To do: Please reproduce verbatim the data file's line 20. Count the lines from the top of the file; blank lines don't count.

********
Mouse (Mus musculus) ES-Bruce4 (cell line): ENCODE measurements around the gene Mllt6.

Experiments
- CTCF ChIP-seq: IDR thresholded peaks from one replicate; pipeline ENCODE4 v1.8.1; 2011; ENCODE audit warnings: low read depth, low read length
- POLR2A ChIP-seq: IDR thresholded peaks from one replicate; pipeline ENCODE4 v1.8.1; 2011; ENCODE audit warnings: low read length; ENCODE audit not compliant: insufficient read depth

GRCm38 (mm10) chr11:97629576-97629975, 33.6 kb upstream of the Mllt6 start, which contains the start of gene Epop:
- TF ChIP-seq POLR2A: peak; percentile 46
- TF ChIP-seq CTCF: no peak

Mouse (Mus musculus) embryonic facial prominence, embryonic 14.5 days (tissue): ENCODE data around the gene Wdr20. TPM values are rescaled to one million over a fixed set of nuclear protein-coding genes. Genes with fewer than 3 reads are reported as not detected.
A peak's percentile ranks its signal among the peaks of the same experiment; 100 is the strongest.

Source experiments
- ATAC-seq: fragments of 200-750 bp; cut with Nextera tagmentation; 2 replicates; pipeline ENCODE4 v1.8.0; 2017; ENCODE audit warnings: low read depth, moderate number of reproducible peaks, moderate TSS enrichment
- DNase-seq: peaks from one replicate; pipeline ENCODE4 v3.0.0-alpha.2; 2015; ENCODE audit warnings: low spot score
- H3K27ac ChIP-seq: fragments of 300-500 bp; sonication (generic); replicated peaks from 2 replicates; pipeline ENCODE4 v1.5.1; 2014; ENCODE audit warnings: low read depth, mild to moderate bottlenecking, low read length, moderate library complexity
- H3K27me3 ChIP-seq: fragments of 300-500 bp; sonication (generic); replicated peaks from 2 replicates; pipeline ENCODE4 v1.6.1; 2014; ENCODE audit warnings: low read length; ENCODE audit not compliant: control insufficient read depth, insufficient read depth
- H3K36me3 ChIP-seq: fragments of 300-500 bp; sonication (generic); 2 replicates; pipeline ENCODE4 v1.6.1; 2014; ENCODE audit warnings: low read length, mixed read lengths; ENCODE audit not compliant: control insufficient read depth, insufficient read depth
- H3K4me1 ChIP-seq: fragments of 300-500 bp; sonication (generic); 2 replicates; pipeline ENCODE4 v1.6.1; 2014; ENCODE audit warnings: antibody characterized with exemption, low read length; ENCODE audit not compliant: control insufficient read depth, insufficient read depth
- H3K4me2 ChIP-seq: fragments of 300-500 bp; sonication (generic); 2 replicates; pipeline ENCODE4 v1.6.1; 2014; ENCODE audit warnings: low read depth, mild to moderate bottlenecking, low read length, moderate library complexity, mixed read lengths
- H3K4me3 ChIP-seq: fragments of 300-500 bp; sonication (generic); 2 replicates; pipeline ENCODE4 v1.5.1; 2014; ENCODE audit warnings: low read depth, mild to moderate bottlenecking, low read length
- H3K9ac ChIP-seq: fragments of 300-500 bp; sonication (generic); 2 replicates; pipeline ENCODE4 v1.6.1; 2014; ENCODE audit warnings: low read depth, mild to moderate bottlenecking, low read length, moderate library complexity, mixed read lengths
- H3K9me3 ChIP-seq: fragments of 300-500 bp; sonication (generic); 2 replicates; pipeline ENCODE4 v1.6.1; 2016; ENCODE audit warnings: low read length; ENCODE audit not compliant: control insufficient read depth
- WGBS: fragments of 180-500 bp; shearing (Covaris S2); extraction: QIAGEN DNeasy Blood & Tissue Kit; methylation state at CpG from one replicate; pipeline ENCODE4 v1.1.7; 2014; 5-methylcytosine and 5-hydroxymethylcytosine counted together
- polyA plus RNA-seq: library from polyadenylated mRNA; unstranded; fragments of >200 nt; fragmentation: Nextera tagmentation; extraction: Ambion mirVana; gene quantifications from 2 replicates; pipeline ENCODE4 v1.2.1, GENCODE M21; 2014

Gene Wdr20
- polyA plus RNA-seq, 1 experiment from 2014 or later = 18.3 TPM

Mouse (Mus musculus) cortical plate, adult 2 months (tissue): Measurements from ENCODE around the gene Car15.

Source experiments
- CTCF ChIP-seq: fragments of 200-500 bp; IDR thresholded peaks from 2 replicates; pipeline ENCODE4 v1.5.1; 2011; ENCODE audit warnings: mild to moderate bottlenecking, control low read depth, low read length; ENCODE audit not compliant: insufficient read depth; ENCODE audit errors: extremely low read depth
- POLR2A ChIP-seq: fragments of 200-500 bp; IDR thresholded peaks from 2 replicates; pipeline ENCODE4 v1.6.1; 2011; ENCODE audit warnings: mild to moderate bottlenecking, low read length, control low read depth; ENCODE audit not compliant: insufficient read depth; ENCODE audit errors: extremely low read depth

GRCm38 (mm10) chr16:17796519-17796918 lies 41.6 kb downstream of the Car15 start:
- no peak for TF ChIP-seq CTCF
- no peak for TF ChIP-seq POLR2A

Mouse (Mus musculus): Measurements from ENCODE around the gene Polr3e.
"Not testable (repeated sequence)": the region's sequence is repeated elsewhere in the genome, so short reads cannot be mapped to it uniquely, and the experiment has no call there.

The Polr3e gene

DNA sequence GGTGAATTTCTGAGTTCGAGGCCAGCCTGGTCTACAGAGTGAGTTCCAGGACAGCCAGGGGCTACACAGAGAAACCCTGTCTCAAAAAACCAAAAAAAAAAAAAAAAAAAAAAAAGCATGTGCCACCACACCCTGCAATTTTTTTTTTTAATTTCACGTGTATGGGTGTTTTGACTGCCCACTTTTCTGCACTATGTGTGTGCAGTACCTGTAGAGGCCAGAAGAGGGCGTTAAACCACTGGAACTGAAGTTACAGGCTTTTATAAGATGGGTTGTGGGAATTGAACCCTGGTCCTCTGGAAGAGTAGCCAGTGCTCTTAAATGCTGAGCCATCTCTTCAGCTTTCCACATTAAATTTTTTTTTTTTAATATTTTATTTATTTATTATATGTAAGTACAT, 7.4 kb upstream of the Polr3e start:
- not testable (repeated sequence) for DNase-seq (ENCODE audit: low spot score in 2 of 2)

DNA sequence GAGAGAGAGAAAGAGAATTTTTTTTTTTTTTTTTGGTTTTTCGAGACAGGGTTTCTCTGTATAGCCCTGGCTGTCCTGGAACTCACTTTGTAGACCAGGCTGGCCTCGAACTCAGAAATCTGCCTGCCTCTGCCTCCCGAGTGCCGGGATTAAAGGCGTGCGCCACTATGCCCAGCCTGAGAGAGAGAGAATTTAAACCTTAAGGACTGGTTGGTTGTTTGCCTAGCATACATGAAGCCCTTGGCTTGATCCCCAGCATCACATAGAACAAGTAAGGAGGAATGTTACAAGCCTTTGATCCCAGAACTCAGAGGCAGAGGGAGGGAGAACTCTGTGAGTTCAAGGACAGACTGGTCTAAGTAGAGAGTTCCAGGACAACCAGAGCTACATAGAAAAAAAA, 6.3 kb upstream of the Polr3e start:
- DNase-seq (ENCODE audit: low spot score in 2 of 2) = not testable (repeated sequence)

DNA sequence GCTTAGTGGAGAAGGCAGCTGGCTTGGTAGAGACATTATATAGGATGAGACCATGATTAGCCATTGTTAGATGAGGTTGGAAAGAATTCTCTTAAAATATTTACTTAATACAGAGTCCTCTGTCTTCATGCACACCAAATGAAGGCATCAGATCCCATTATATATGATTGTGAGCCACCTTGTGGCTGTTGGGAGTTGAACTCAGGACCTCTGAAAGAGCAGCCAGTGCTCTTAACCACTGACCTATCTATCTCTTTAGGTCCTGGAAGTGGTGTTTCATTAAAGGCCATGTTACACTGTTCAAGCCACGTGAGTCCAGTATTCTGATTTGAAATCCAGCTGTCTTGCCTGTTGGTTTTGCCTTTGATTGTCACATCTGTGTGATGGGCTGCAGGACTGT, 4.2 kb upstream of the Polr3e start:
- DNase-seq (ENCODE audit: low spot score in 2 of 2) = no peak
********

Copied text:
- H3K9me3 ChIP-seq: fragments of 300-500 bp; sonication (generic); 2 replicates; pipeline ENCODE4 v1.6.1; 2016; ENCODE audit warnings: low read length; ENCODE audit not compliant: control insufficient read depth